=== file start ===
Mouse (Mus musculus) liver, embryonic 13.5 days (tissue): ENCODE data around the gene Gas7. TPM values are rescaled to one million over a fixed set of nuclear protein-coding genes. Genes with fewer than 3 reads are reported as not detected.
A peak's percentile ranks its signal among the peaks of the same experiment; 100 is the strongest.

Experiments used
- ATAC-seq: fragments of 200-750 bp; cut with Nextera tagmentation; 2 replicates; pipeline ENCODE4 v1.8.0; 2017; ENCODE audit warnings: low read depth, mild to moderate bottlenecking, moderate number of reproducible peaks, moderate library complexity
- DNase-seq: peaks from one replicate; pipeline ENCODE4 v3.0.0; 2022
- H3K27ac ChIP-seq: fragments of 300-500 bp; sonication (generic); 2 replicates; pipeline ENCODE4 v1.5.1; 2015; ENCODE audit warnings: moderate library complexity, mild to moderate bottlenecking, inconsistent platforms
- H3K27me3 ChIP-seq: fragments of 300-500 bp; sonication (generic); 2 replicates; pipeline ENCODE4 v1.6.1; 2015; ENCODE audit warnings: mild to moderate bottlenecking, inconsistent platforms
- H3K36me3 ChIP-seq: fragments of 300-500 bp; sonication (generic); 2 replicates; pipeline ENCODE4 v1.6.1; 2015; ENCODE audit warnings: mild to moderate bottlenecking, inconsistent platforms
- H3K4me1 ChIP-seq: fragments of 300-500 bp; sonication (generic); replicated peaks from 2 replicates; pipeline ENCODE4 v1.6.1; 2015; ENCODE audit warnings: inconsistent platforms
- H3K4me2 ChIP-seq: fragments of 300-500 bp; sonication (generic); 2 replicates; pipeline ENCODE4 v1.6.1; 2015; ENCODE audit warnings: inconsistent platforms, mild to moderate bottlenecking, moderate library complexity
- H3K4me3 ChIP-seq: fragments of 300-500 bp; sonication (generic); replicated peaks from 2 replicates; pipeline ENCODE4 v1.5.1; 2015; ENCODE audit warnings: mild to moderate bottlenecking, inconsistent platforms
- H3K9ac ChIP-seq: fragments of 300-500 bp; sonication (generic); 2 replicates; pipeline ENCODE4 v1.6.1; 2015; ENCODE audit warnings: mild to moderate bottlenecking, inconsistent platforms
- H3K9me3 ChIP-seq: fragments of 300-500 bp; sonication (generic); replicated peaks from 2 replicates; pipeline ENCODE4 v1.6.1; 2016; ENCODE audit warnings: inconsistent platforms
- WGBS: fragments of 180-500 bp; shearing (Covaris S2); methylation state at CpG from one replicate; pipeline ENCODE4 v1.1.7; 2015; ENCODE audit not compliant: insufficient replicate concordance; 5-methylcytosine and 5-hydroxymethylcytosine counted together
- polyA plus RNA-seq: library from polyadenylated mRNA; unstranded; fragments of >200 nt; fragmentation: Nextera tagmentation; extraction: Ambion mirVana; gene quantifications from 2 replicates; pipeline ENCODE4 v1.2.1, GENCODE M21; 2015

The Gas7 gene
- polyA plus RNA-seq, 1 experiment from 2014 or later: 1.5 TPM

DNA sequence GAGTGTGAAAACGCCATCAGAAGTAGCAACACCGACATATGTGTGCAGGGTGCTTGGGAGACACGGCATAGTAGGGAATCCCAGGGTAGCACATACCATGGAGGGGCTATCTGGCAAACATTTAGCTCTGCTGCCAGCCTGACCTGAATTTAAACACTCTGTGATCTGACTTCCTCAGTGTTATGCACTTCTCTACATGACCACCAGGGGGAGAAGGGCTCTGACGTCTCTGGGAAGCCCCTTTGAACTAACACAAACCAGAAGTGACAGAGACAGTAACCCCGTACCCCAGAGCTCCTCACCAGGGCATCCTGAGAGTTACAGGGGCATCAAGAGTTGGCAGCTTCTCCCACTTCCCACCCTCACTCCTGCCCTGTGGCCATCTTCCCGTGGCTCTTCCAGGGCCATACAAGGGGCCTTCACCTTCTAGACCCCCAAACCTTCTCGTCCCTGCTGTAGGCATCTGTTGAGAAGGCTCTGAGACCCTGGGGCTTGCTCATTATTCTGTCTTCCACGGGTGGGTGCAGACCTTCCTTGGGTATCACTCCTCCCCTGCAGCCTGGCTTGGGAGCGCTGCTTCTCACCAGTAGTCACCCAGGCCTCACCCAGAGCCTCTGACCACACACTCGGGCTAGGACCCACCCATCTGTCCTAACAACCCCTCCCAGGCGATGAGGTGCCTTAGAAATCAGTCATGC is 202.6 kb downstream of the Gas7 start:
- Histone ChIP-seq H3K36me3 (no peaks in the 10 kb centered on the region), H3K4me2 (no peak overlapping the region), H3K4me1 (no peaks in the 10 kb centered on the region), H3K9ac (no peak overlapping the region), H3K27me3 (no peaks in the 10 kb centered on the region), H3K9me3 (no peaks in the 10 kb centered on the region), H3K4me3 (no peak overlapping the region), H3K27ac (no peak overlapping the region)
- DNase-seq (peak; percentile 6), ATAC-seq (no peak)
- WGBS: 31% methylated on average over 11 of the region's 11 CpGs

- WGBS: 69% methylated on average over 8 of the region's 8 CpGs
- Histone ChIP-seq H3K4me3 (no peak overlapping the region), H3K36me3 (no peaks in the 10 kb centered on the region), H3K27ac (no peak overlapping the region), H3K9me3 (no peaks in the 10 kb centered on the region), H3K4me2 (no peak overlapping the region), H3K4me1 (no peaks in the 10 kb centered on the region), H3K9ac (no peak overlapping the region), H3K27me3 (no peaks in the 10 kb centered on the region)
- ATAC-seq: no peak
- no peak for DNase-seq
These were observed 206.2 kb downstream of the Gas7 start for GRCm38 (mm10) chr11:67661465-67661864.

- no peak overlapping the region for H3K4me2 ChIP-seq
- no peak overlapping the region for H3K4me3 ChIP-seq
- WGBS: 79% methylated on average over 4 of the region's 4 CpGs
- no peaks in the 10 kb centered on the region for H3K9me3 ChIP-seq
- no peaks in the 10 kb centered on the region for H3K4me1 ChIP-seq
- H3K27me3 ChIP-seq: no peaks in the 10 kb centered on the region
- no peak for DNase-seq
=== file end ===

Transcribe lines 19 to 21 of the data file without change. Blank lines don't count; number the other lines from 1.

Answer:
- Histone ChIP-seq H3K36me3 (no peaks in the 10 kb centered on the region), H3K4me2 (no peak overlapping the region), H3K4me1 (no peaks in the 10 kb centered on the region), H3K9ac (no peak overlapping the region), H3K27me3 (no peaks in the 10 kb centered on the region), H3K9me3 (no peaks in the 10 kb centered on the region), H3K4me3 (no peak overlapping the region), H3K27ac (no peak overlapping the region)
- DNase-seq (peak; percentile 6), ATAC-seq (no peak)
- WGBS: 31% methylated on average over 11 of the region's 11 CpGs